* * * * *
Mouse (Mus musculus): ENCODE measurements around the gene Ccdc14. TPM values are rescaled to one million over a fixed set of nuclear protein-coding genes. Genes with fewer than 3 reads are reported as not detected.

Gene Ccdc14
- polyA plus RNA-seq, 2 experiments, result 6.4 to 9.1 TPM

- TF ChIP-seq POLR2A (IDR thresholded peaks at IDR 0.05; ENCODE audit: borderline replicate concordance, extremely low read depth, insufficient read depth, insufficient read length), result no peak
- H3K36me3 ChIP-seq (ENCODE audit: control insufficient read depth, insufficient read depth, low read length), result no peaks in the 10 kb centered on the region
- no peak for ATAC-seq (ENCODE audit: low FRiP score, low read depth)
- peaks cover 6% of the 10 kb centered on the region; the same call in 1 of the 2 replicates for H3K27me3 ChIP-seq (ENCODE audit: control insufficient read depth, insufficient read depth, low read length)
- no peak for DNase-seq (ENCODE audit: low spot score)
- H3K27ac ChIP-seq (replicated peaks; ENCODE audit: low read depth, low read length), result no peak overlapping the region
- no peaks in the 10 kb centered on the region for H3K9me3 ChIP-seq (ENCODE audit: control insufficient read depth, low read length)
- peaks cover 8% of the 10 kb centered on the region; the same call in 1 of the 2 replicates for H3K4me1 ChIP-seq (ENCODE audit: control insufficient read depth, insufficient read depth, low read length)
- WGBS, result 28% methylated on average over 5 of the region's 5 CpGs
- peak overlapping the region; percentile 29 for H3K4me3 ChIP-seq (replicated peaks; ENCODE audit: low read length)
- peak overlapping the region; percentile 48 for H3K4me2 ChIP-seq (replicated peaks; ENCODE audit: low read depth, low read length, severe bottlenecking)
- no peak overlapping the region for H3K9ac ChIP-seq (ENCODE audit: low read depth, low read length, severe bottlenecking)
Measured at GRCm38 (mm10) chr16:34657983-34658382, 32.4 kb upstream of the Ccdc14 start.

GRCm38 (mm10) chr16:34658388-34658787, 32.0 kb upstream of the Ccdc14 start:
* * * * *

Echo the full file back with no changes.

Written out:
Mouse (Mus musculus): ENCODE measurements around the gene Ccdc14. TPM values are rescaled to one million over a fixed set of nuclear protein-coding genes. Genes with fewer than 3 reads are reported as not detected.

Gene Ccdc14
- polyA plus RNA-seq, 2 experiments, result 6.4 to 9.1 TPM

- TF ChIP-seq POLR2A (IDR thresholded peaks at IDR 0.05; ENCODE audit: borderline replicate concordance, extremely low read depth, insufficient read depth, insufficient read length), result no peak
- H3K36me3 ChIP-seq (ENCODE audit: control insufficient read depth, insufficient read depth, low read length), result no peaks in the 10 kb centered on the region
- no peak for ATAC-seq (ENCODE audit: low FRiP score, low read depth)
- peaks cover 6% of the 10 kb centered on the region; the same call in 1 of the 2 replicates for H3K27me3 ChIP-seq (ENCODE audit: control insufficient read depth, insufficient read depth, low read length)
- no peak for DNase-seq (ENCODE audit: low spot score)
- H3K27ac ChIP-seq (replicated peaks; ENCODE audit: low read depth, low read length), result no peak overlapping the region
- no peaks in the 10 kb centered on the region for H3K9me3 ChIP-seq (ENCODE audit: control insufficient read depth, low read length)
- peaks cover 8% of the 10 kb centered on the region; the same call in 1 of the 2 replicates for H3K4me1 ChIP-seq (ENCODE audit: control insufficient read depth, insufficient read depth, low read length)
- WGBS, result 28% methylated on average over 5 of the region's 5 CpGs
- peak overlapping the region; percentile 29 for H3K4me3 ChIP-seq (replicated peaks; ENCODE audit: low read length)
- peak overlapping the region; percentile 48 for H3K4me2 ChIP-seq (replicated peaks; ENCODE audit: low read depth, low read length, severe bottlenecking)
- no peak overlapping the region for H3K9ac ChIP-seq (ENCODE audit: low read depth, low read length, severe bottlenecking)
Measured at GRCm38 (mm10) chr16:34657983-34658382, 32.4 kb upstream of the Ccdc14 start.

GRCm38 (mm10) chr16:34658388-34658787, 32.0 kb upstream of the Ccdc14 start: